ATLANTA, Ga. – A Senate Committee charged with looking into the start date of schools in Georgia has recommended a more unified calendar that would call for school to start later.
The Committee — made up of Senators, education leaders and tourism officials — has met three times this year “attempting to look at the benefits of a more unified calendar statewide.”
The Committee found “no evidence to suggest that a more congruent school calendar or a later start date to the school year statewide could have a negative impact on education.”
They recommend “guardrails” be put around school start dates that preserve local control while allowing for consistency across the state. The Committee recommended that school should start no earlier than approximately 7 to 10 days prior to Labor Day in September and end on or about June 1.
According to state law, a school year must contain a minimum of 180 schools days per year. In 2008, the General Assembly passed legislation to provide increased flexibility to local school systems. Currently, nationwide, 13 states impose guidelines on public school calendars, while 37 states allow the school calendar to be a complete district option.
Another of the Committees recommendations included the idea of a longer summer break with fewer breaks throughout the year.
Many in Georgia’s tourism industry support a more uniform calendar. However, the idea of a unified school calendar isn’t popular among everyone.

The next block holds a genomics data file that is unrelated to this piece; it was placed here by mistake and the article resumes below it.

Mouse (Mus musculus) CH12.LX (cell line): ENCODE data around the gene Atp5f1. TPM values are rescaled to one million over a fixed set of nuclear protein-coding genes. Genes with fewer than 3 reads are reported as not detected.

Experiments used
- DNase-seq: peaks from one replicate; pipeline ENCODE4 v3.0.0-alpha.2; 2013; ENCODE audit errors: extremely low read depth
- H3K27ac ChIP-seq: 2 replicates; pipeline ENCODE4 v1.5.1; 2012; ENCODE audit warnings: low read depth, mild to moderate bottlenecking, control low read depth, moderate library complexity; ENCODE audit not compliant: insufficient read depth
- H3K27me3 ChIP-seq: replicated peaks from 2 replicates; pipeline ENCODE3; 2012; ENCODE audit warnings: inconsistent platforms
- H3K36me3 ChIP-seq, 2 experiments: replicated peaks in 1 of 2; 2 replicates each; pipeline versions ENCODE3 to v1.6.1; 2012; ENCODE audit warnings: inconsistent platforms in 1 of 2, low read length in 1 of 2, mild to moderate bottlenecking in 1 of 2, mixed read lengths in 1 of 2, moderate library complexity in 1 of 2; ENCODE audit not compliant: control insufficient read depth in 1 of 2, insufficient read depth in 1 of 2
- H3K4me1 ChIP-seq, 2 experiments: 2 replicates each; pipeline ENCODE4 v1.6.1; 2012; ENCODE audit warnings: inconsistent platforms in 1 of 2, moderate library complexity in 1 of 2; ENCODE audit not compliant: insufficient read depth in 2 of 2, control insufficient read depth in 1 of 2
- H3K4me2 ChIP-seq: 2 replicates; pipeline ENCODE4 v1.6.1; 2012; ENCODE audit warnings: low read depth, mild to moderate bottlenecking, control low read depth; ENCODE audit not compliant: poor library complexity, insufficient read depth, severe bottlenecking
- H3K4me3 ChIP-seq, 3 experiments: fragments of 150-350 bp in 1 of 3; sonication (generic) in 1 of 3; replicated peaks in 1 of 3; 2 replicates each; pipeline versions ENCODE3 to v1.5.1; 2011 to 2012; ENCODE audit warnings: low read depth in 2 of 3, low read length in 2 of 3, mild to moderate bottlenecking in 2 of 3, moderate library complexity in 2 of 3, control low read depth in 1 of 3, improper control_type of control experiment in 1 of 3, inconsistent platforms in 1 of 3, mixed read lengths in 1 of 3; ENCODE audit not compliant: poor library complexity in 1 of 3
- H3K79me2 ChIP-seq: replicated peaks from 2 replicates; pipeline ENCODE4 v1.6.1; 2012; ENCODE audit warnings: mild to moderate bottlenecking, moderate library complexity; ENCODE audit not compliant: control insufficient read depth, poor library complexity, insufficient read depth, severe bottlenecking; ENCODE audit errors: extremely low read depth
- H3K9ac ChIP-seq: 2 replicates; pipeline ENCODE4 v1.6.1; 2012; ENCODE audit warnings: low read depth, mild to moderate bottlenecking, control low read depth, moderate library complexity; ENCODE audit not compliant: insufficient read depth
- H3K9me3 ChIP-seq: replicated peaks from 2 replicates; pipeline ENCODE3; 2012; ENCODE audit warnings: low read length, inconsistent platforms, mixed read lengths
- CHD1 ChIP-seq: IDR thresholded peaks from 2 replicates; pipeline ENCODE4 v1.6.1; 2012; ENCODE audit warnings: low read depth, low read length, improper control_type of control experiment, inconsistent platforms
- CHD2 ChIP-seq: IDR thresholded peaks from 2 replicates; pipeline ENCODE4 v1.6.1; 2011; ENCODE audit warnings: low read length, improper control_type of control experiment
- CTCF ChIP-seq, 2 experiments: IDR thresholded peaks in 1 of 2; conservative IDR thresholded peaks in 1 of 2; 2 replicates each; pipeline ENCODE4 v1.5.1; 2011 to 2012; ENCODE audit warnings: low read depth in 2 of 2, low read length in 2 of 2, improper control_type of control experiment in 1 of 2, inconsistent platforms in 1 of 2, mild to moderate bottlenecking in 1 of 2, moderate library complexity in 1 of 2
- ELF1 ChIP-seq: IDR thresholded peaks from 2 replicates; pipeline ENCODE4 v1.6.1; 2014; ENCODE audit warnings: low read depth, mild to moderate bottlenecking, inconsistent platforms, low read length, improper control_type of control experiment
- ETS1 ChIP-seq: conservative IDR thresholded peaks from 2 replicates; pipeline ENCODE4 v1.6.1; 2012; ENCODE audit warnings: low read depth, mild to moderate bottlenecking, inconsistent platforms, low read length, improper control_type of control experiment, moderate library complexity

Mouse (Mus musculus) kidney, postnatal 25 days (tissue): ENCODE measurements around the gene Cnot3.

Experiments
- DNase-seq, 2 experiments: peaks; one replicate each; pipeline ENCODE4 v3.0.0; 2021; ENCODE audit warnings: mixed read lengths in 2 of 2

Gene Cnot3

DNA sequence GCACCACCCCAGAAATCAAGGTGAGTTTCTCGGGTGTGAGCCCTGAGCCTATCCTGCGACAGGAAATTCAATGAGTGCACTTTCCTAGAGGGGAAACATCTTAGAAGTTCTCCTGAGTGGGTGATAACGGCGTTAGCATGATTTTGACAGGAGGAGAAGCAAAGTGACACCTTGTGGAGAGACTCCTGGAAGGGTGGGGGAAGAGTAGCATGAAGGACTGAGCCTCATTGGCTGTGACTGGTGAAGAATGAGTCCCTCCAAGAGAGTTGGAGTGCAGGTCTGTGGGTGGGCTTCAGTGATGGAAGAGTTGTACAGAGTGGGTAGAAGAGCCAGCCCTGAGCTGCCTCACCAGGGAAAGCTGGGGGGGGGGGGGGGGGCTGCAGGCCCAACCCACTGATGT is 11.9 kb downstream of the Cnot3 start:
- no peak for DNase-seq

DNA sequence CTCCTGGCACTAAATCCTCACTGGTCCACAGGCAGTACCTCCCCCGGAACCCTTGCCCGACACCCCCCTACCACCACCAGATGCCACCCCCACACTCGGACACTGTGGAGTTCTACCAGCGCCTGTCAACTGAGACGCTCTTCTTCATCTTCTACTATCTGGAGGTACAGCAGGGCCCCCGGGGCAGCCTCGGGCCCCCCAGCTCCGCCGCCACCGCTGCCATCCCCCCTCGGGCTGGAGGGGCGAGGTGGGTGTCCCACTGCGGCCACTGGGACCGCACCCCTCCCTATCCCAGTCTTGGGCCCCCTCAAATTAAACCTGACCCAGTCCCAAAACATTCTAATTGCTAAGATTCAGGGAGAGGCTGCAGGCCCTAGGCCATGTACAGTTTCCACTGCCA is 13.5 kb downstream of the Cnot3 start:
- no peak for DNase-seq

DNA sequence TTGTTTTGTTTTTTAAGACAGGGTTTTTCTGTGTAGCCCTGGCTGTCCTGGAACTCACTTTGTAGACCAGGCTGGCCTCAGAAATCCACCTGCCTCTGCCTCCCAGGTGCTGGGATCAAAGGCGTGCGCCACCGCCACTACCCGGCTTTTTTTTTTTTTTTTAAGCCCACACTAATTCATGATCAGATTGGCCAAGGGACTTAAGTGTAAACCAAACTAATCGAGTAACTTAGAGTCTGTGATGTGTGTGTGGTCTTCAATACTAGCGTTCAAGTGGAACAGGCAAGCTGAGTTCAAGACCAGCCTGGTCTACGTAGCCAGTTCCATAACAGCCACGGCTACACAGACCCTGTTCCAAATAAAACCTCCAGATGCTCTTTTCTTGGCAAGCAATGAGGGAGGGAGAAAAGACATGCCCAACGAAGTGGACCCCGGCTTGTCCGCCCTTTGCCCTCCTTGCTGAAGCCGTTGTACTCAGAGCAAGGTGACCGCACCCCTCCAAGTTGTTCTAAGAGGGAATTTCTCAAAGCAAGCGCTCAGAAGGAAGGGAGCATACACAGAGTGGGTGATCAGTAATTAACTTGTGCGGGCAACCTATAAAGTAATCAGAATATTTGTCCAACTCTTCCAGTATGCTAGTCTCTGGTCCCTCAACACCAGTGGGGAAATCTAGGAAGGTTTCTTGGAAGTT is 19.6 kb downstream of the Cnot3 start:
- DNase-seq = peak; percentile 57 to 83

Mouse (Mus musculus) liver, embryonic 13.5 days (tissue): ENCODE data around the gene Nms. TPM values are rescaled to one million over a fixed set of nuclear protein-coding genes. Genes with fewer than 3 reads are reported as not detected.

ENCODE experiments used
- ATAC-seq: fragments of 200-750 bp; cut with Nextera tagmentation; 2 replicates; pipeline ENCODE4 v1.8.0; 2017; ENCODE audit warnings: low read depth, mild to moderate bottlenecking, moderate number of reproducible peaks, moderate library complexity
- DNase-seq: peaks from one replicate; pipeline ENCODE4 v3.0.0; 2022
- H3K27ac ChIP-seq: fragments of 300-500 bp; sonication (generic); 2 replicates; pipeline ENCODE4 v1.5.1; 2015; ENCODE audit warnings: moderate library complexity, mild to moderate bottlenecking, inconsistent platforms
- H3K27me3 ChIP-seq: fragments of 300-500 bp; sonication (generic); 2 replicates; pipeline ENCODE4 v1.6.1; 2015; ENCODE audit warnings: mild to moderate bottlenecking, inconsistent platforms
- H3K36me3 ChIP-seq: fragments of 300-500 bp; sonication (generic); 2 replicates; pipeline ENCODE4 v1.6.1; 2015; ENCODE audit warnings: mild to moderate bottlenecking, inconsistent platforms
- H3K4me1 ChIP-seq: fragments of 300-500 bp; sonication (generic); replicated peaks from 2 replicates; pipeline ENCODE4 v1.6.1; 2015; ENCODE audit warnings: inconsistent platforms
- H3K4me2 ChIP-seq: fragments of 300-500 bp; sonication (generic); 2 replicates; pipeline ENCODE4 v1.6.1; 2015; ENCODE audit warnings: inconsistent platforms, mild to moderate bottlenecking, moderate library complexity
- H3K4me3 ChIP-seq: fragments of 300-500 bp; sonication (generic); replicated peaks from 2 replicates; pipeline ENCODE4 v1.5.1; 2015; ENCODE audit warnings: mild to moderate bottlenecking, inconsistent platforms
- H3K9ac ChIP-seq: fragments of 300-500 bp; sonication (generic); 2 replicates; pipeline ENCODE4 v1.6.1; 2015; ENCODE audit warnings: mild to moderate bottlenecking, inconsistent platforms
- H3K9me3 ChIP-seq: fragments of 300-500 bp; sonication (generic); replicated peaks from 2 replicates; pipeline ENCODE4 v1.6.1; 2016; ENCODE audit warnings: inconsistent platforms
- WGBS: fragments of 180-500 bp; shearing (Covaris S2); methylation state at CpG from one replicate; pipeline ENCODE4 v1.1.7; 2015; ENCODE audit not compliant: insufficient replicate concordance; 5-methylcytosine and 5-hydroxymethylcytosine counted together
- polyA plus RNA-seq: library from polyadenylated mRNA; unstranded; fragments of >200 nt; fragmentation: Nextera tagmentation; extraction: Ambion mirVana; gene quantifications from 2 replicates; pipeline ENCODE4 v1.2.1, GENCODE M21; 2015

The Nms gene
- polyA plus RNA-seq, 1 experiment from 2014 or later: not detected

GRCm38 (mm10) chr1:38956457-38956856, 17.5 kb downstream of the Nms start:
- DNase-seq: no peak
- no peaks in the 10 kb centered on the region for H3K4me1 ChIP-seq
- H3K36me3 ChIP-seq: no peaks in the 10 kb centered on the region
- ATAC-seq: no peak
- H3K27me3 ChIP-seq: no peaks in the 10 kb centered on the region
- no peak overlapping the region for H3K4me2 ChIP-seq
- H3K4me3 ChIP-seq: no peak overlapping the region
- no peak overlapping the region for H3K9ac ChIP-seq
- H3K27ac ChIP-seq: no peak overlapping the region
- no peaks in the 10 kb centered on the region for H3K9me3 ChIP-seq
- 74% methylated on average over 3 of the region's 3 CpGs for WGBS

Matthew Pence with the Professional Association of Georgia Educations (PAGE) told the committee a survey they conducted showed a slight majority of people are against a state-mandated school start date after Labor Day. A large majority was in favor of local school districts retaining control of the calendar. That survey was mainly answered by PAGE members and classroom instructors.
The President of the Georgia Association of Educators, Charlotte Booker, told the committee their organization also supported local control of the calendars with input from the community. The Georgia Parent Teacher Association also supports local control.
Some tourism officials, including representatives from the Atlanta Braves, Six Flags Over Georgia and Stone Mountain Park, told the committee they support a later start date for Georgia schools because their summer work force is made up of students seeking summer work.
Dale Kaetzel with Six Flags Over Georgia told the committee they have to reduce their employment by 58% on August 1st because school starts back.
Michael Dombroski with Stone Mountain Park told the committee over 1,500 of their over 2,000 employees are part time or season jobs held largely by students. Dombroski cited a Pew Research Center study that shows 35% of 16 to 19-year-old individuals had summer jobs in 2017, down from 51.7% in 2000. Dombroski emphasized benefits of youth employment and the skills their student workers develop each summer.
The Committees’ recommendations are not binding. The Committees’ Chair, Steve Gooch, says they will continue to have conversations with school boards and members of the Legislature to see where they go from here.